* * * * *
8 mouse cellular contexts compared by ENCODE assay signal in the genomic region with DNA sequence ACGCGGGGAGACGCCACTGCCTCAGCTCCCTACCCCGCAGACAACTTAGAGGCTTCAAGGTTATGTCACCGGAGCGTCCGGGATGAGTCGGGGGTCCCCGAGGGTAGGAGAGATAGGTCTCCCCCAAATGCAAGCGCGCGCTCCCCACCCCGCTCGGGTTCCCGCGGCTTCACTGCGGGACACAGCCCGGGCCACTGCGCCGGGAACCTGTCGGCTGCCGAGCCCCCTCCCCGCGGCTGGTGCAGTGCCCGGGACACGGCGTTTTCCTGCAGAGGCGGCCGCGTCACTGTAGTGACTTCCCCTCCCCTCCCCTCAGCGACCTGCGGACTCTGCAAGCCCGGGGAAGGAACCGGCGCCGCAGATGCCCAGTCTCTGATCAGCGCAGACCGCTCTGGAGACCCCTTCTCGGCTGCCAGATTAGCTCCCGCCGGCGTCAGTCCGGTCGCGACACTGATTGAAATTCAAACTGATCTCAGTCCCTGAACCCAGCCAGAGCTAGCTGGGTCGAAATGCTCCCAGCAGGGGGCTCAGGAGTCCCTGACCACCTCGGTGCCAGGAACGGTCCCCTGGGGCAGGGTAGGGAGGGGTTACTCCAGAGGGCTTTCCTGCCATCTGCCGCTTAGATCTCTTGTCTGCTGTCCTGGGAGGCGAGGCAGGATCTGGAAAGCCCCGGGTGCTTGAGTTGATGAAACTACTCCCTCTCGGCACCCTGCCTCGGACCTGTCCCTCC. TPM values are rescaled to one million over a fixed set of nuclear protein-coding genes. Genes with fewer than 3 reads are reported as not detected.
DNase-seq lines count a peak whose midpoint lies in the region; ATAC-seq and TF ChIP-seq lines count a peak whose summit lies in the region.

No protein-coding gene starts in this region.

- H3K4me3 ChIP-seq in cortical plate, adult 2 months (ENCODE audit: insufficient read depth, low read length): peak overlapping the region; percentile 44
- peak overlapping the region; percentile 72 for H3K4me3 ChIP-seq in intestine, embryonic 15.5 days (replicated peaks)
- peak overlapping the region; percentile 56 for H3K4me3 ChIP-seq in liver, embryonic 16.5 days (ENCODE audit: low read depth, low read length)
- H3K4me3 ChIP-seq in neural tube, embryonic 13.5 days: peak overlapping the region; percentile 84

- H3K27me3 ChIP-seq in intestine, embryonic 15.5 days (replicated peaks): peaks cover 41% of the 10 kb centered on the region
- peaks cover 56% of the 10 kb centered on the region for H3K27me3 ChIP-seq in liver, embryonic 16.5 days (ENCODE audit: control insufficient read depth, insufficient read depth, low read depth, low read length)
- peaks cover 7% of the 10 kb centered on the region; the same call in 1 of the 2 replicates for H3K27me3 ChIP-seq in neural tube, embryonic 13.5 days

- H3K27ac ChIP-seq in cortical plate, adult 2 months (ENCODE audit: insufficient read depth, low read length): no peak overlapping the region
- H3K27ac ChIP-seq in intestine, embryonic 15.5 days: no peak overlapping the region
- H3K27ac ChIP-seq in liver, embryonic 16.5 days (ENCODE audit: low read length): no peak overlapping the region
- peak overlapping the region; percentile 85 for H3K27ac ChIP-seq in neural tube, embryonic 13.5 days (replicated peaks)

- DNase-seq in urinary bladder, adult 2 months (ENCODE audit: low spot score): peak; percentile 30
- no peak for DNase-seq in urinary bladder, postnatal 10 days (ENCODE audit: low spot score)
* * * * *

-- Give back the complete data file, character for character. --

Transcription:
8 mouse cellular contexts compared by ENCODE assay signal in the genomic region with DNA sequence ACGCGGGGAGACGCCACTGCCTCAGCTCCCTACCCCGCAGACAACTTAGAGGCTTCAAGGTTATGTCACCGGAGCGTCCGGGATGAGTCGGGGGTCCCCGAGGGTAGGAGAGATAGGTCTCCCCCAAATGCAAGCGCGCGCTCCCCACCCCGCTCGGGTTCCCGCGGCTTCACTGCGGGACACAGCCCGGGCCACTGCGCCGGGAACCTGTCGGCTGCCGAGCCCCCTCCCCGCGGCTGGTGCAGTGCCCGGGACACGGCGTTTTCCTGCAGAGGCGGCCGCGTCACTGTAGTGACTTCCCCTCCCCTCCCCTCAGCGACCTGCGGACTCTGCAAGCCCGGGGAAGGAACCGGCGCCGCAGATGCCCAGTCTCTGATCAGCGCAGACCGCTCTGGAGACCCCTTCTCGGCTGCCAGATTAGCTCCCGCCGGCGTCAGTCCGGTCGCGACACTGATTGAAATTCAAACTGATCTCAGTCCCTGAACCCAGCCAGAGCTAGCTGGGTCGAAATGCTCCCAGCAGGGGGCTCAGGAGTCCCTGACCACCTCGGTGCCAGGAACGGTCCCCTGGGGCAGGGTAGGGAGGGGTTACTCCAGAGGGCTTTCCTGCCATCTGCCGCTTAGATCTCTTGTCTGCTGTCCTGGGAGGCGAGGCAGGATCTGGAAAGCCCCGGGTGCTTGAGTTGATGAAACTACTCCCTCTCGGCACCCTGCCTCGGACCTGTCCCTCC. TPM values are rescaled to one million over a fixed set of nuclear protein-coding genes. Genes with fewer than 3 reads are reported as not detected.
DNase-seq lines count a peak whose midpoint lies in the region; ATAC-seq and TF ChIP-seq lines count a peak whose summit lies in the region.

No protein-coding gene starts in this region.

- H3K4me3 ChIP-seq in cortical plate, adult 2 months (ENCODE audit: insufficient read depth, low read length): peak overlapping the region; percentile 44
- peak overlapping the region; percentile 72 for H3K4me3 ChIP-seq in intestine, embryonic 15.5 days (replicated peaks)
- peak overlapping the region; percentile 56 for H3K4me3 ChIP-seq in liver, embryonic 16.5 days (ENCODE audit: low read depth, low read length)
- H3K4me3 ChIP-seq in neural tube, embryonic 13.5 days: peak overlapping the region; percentile 84

- H3K27me3 ChIP-seq in intestine, embryonic 15.5 days (replicated peaks): peaks cover 41% of the 10 kb centered on the region
- peaks cover 56% of the 10 kb centered on the region for H3K27me3 ChIP-seq in liver, embryonic 16.5 days (ENCODE audit: control insufficient read depth, insufficient read depth, low read depth, low read length)
- peaks cover 7% of the 10 kb centered on the region; the same call in 1 of the 2 replicates for H3K27me3 ChIP-seq in neural tube, embryonic 13.5 days

- H3K27ac ChIP-seq in cortical plate, adult 2 months (ENCODE audit: insufficient read depth, low read length): no peak overlapping the region
- H3K27ac ChIP-seq in intestine, embryonic 15.5 days: no peak overlapping the region
- H3K27ac ChIP-seq in liver, embryonic 16.5 days (ENCODE audit: low read length): no peak overlapping the region
- peak overlapping the region; percentile 85 for H3K27ac ChIP-seq in neural tube, embryonic 13.5 days (replicated peaks)

- DNase-seq in urinary bladder, adult 2 months (ENCODE audit: low spot score): peak; percentile 30
- no peak for DNase-seq in urinary bladder, postnatal 10 days (ENCODE audit: low spot score)